Joy and fun. Lest we forget about the many ways we, as human beings, communicate for fun. We laugh at cat videos, make weird noises, and sing our way to happiness when our favorite songs play on the radio. For Alexa to be successful, it was important for Mr. Hunter’s design team to take the joy of communication into account as well. The reason why? When users have fun they learn to trust the product.

05 image

Data matters and so does how it’s collected. Ms. Phan and Mr. Hunter were adamant that products exist to serve the user, and the ethics of data collection must reflect it. The way we observe and evaluate our data is essential to the successful design of a product as well. The more emotionally complicated the interaction between user and product, the more rigorous we must be when evaluating our data. When it comes to interactions between user and product, without exploring the right data, designers might accidentally solve problems that don’t exist, missing the essential takeaways that users give them. Knowing what a user wants out of a product, and the motivations behind those intentions is important when we’re evaluating data because it establishes trust.

The relationship between hardware and software. When Homma was started, Ms. Phan explained that it wanted to be a software company exclusively. What they realized rather quickly, though, was that in order to achieve what they set out to accomplish, Homma would also need to design the hardware. Alexa’s Mr. Hunter added that, for his design team, the business model, when it comes to interaction, is to design for what’s beyond the box, to unlock access to something exciting within the hardware, like content or capabilities.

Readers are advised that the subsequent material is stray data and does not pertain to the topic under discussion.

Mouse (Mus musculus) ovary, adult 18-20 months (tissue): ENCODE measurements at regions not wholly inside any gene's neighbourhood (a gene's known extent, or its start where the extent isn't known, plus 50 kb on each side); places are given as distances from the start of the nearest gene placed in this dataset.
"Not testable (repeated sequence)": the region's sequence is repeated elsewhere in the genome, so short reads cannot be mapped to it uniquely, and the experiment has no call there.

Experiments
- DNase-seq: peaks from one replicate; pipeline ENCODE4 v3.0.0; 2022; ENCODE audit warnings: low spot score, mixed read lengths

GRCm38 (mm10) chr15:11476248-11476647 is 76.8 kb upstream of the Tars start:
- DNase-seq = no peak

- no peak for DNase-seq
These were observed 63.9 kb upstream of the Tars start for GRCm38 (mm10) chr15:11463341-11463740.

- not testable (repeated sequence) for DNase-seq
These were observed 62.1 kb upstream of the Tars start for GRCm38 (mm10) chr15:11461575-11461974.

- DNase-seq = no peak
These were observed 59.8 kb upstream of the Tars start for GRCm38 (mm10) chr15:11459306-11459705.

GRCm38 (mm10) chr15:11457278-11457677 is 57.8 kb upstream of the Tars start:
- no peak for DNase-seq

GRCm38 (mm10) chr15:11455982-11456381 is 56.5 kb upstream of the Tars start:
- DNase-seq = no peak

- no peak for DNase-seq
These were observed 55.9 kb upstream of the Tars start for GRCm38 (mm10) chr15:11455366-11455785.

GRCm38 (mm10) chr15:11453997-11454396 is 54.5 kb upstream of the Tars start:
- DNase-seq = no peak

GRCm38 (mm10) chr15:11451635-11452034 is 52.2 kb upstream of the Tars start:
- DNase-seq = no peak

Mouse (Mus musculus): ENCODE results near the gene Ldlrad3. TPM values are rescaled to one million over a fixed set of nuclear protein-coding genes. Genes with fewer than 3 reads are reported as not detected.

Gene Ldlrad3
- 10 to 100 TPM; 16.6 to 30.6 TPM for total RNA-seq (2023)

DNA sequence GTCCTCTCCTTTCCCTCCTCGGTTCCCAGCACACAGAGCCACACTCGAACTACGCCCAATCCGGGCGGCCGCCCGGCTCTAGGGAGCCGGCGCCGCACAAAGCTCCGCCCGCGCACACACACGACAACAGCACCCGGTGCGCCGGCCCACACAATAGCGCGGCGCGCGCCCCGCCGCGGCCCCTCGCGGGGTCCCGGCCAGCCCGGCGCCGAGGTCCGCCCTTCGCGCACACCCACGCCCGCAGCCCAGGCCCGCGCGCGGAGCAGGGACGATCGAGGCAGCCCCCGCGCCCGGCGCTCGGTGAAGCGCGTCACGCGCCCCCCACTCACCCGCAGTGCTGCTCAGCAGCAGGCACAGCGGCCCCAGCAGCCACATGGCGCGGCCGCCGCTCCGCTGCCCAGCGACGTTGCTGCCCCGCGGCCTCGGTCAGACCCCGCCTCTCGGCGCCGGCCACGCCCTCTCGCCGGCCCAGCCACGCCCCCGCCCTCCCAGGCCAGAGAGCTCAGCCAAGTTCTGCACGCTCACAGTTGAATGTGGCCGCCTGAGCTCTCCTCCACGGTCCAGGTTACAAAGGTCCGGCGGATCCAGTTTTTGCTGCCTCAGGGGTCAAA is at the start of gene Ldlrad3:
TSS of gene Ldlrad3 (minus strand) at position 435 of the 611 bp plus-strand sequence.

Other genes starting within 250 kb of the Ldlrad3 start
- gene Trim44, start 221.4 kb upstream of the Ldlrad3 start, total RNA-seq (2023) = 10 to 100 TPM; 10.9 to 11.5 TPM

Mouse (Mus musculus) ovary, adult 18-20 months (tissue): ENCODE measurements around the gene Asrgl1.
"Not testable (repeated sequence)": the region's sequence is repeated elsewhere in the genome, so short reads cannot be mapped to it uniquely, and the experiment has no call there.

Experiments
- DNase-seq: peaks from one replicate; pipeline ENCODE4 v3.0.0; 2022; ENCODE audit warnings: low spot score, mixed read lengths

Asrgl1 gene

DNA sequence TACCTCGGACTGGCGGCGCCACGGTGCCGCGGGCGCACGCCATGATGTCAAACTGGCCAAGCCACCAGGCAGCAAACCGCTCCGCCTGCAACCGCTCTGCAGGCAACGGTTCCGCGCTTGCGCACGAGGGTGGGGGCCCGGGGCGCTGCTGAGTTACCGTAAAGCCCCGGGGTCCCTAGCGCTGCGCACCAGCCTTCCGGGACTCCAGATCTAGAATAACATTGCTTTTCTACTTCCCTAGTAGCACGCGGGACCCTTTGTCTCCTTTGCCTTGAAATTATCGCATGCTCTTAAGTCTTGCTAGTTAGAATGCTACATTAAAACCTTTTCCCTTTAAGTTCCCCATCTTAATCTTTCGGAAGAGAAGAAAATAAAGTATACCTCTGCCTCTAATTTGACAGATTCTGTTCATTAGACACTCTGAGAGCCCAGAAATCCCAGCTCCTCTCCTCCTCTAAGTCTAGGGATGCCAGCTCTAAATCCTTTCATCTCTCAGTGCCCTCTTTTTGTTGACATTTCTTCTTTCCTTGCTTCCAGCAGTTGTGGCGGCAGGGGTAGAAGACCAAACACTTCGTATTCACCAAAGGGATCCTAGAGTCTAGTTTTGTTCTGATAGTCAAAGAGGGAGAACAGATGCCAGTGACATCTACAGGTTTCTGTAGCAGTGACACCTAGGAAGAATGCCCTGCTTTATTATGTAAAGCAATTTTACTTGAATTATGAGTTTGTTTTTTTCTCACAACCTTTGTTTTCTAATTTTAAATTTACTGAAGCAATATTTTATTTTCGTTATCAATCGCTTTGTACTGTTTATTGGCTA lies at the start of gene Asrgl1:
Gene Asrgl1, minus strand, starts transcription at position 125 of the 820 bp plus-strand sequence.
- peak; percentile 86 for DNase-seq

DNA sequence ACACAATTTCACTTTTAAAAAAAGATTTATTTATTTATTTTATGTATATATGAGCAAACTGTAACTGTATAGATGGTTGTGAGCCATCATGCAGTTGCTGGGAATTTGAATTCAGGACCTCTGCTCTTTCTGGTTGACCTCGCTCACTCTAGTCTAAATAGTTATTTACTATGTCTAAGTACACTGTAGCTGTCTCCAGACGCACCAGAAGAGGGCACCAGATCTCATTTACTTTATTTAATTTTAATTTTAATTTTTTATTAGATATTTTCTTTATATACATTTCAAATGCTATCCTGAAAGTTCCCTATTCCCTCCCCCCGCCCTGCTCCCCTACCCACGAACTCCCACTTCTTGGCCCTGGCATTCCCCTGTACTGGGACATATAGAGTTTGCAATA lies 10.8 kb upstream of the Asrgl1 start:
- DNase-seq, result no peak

As a discipline, UX design is rapidly evolving. A field that began with screens has adapted into an environment where screens are becoming far less ubiquitous. The essential components of design remain the same, but the analytical and critical skills required to evolve into areas like voice, where screens are no longer necessary, are what will truly separate the designers of today from the inspired experience designers of tomorrow. Interactivity and communication are here, having blossomed into exciting, new frontiers that challenge designers like us to create products worthy of technology’s potential and our users’ attention.

The original write up by Idean published on Medium can be found here.

YD has published the best of Industrial Design for over 15 years, so the designers you want are already on our network. YD Job Boards is our endeavor to connect recruiters with our super talented audience. To recruit now,  Post a Job with us!

06 image